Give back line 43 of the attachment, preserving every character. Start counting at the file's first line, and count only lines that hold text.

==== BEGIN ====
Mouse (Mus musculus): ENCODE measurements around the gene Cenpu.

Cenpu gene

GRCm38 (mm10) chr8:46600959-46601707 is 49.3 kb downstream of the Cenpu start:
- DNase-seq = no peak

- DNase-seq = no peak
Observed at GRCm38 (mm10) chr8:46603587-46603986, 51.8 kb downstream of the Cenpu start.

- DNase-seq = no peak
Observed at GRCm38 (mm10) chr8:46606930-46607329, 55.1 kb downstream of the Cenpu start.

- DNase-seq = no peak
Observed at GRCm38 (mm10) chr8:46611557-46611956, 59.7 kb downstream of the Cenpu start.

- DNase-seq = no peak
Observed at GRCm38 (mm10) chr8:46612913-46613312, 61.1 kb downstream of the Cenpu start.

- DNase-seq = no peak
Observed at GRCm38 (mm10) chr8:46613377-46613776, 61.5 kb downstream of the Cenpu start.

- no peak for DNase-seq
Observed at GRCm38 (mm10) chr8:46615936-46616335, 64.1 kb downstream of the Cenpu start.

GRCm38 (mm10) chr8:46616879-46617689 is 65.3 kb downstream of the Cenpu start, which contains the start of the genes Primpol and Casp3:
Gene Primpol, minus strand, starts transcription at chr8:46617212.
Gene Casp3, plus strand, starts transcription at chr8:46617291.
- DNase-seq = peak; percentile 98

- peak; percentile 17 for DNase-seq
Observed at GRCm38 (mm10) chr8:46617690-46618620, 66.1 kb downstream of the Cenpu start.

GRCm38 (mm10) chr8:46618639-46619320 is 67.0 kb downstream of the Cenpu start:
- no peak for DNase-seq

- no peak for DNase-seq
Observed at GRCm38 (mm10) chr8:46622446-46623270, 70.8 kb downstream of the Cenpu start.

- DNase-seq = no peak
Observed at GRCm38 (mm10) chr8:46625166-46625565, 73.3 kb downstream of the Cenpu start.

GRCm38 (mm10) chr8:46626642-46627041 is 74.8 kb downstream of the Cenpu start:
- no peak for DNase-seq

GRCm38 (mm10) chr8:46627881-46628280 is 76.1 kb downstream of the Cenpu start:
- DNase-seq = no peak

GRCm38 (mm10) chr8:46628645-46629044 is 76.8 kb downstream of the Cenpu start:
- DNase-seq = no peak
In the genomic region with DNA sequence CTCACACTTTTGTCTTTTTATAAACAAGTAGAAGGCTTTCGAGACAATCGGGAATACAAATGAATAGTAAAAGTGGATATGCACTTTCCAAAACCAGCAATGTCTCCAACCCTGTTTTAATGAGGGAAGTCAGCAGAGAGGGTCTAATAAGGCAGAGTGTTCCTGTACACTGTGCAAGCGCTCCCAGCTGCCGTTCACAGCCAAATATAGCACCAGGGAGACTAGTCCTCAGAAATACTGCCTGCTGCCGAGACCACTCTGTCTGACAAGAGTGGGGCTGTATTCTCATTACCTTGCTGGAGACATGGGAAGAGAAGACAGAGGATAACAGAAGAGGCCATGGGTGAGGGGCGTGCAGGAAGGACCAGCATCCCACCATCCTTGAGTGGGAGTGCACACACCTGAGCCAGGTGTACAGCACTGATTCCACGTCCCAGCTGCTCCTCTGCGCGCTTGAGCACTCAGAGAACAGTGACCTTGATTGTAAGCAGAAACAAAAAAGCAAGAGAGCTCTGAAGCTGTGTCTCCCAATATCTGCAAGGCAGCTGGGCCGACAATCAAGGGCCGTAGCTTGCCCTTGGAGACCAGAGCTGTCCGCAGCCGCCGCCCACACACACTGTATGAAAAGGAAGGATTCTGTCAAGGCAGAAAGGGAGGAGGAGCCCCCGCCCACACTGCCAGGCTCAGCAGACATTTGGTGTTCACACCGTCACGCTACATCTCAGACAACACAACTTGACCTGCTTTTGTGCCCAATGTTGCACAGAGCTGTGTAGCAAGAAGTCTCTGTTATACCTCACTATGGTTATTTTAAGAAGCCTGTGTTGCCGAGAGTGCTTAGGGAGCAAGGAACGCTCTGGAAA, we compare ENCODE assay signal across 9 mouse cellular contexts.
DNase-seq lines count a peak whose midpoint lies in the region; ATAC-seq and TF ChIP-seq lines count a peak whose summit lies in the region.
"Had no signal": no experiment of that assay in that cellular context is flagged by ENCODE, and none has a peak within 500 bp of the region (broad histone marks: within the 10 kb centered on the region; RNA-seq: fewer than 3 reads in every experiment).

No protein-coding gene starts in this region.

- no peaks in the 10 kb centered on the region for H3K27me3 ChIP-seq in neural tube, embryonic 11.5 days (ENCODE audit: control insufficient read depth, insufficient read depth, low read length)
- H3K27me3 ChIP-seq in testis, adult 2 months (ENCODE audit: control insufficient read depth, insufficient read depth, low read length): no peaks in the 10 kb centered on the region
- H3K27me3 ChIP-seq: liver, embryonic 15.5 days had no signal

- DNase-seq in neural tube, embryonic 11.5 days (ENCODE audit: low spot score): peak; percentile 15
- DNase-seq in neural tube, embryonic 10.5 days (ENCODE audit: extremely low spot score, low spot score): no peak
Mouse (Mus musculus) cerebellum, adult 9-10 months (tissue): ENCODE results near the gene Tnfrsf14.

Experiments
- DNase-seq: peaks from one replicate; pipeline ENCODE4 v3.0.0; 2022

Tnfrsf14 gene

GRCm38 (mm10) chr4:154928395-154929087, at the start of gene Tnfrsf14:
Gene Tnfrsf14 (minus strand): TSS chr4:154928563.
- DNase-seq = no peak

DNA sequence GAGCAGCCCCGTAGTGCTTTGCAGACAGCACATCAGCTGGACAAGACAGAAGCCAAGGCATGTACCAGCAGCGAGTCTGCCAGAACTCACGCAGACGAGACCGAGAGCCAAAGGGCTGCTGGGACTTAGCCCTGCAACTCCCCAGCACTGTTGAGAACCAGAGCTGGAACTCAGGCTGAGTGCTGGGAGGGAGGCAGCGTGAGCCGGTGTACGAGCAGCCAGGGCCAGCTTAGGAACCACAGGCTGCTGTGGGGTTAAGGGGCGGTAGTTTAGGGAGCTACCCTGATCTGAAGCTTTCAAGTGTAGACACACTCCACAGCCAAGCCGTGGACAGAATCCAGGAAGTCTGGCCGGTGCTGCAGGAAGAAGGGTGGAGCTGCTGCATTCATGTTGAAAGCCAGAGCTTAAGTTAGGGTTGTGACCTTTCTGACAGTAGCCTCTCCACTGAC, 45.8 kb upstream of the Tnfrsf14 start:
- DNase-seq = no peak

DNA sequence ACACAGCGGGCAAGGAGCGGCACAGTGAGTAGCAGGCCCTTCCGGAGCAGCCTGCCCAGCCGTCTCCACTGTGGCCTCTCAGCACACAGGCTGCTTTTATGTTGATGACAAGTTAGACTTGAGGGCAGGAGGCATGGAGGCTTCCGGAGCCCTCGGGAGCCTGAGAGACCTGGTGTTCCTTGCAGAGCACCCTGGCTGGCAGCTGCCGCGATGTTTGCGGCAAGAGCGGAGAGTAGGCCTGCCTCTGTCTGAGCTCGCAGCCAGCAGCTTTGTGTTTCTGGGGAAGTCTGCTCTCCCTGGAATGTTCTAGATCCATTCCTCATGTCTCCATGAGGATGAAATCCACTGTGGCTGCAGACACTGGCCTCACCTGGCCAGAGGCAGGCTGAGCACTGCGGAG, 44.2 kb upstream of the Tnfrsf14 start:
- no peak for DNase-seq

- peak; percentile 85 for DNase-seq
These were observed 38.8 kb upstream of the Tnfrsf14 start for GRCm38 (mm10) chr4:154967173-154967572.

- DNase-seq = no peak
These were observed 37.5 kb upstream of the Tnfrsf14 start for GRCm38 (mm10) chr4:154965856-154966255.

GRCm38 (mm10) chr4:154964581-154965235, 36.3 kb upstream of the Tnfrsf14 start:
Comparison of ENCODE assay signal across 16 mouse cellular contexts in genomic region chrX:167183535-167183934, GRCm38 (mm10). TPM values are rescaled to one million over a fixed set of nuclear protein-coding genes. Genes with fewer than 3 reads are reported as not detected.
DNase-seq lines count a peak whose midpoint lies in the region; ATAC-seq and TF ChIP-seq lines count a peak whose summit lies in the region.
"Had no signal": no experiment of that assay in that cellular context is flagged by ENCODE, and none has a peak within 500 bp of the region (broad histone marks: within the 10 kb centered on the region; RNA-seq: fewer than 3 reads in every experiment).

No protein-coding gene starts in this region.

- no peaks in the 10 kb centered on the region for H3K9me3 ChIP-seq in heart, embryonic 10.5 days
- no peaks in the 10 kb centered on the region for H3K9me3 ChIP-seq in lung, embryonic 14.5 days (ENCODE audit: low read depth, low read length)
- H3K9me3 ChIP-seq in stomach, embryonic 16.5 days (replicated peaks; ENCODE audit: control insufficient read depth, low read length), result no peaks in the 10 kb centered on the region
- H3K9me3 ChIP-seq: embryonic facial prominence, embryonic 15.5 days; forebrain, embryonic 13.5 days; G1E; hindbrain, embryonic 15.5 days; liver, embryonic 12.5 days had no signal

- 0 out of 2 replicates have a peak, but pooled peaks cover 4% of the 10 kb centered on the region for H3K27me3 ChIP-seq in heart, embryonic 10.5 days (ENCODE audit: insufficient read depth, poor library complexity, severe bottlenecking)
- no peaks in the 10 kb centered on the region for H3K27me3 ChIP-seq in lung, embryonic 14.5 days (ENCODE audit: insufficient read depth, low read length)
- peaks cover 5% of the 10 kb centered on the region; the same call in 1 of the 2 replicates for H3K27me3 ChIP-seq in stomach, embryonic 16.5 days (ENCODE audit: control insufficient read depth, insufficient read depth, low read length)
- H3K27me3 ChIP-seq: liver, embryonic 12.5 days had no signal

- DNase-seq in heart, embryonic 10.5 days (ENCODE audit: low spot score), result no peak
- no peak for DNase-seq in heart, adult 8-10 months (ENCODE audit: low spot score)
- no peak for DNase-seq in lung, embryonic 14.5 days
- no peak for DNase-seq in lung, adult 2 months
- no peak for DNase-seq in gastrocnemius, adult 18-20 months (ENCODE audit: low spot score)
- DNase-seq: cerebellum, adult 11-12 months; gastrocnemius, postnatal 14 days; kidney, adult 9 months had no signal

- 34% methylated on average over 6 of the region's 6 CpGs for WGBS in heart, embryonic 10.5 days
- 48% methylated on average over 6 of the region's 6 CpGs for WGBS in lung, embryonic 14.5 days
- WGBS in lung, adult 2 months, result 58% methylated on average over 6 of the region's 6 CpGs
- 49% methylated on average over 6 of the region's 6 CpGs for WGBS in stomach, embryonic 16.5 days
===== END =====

- DNase-seq in neural tube, embryonic 10.5 days (ENCODE audit: extremely low spot score, low spot score): no peak